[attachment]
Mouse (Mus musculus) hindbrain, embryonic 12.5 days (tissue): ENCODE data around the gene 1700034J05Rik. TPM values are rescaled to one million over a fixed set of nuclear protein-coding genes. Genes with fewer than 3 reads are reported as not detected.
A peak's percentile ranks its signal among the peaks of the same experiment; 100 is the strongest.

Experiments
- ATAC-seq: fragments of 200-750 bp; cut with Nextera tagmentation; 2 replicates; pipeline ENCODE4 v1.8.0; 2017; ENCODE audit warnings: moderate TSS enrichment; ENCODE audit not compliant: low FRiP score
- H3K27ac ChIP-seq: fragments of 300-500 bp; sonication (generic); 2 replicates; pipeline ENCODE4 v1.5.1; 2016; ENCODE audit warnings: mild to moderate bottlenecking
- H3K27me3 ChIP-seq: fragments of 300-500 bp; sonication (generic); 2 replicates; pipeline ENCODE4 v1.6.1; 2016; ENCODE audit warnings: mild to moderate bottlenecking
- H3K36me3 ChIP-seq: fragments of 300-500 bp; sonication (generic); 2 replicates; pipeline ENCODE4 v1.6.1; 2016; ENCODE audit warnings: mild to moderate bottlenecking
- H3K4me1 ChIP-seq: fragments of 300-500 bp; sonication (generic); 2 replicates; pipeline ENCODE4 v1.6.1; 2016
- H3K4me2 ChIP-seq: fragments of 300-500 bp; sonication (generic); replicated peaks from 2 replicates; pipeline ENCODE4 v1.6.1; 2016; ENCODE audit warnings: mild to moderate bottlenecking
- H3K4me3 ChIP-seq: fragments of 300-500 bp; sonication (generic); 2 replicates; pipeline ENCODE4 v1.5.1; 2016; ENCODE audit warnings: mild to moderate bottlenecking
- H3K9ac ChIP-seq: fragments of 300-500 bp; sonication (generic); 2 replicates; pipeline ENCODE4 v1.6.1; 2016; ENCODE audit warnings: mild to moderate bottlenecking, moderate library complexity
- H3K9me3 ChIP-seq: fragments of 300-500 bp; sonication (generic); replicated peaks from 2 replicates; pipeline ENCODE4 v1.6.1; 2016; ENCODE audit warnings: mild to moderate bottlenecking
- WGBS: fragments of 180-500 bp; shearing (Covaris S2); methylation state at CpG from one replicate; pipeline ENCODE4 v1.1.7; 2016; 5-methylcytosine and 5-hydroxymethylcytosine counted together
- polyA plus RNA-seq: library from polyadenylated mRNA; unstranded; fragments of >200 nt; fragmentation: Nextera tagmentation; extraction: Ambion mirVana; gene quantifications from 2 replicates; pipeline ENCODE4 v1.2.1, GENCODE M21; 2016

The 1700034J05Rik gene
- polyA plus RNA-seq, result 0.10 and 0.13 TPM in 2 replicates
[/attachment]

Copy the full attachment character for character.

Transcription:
Mouse (Mus musculus) hindbrain, embryonic 12.5 days (tissue): ENCODE data around the gene 1700034J05Rik. TPM values are rescaled to one million over a fixed set of nuclear protein-coding genes. Genes with fewer than 3 reads are reported as not detected.
A peak's percentile ranks its signal among the peaks of the same experiment; 100 is the strongest.

Experiments
- ATAC-seq: fragments of 200-750 bp; cut with Nextera tagmentation; 2 replicates; pipeline ENCODE4 v1.8.0; 2017; ENCODE audit warnings: moderate TSS enrichment; ENCODE audit not compliant: low FRiP score
- H3K27ac ChIP-seq: fragments of 300-500 bp; sonication (generic); 2 replicates; pipeline ENCODE4 v1.5.1; 2016; ENCODE audit warnings: mild to moderate bottlenecking
- H3K27me3 ChIP-seq: fragments of 300-500 bp; sonication (generic); 2 replicates; pipeline ENCODE4 v1.6.1; 2016; ENCODE audit warnings: mild to moderate bottlenecking
- H3K36me3 ChIP-seq: fragments of 300-500 bp; sonication (generic); 2 replicates; pipeline ENCODE4 v1.6.1; 2016; ENCODE audit warnings: mild to moderate bottlenecking
- H3K4me1 ChIP-seq: fragments of 300-500 bp; sonication (generic); 2 replicates; pipeline ENCODE4 v1.6.1; 2016
- H3K4me2 ChIP-seq: fragments of 300-500 bp; sonication (generic); replicated peaks from 2 replicates; pipeline ENCODE4 v1.6.1; 2016; ENCODE audit warnings: mild to moderate bottlenecking
- H3K4me3 ChIP-seq: fragments of 300-500 bp; sonication (generic); 2 replicates; pipeline ENCODE4 v1.5.1; 2016; ENCODE audit warnings: mild to moderate bottlenecking
- H3K9ac ChIP-seq: fragments of 300-500 bp; sonication (generic); 2 replicates; pipeline ENCODE4 v1.6.1; 2016; ENCODE audit warnings: mild to moderate bottlenecking, moderate library complexity
- H3K9me3 ChIP-seq: fragments of 300-500 bp; sonication (generic); replicated peaks from 2 replicates; pipeline ENCODE4 v1.6.1; 2016; ENCODE audit warnings: mild to moderate bottlenecking
- WGBS: fragments of 180-500 bp; shearing (Covaris S2); methylation state at CpG from one replicate; pipeline ENCODE4 v1.1.7; 2016; 5-methylcytosine and 5-hydroxymethylcytosine counted together
- polyA plus RNA-seq: library from polyadenylated mRNA; unstranded; fragments of >200 nt; fragmentation: Nextera tagmentation; extraction: Ambion mirVana; gene quantifications from 2 replicates; pipeline ENCODE4 v1.2.1, GENCODE M21; 2016

The 1700034J05Rik gene
- polyA plus RNA-seq, result 0.10 and 0.13 TPM in 2 replicates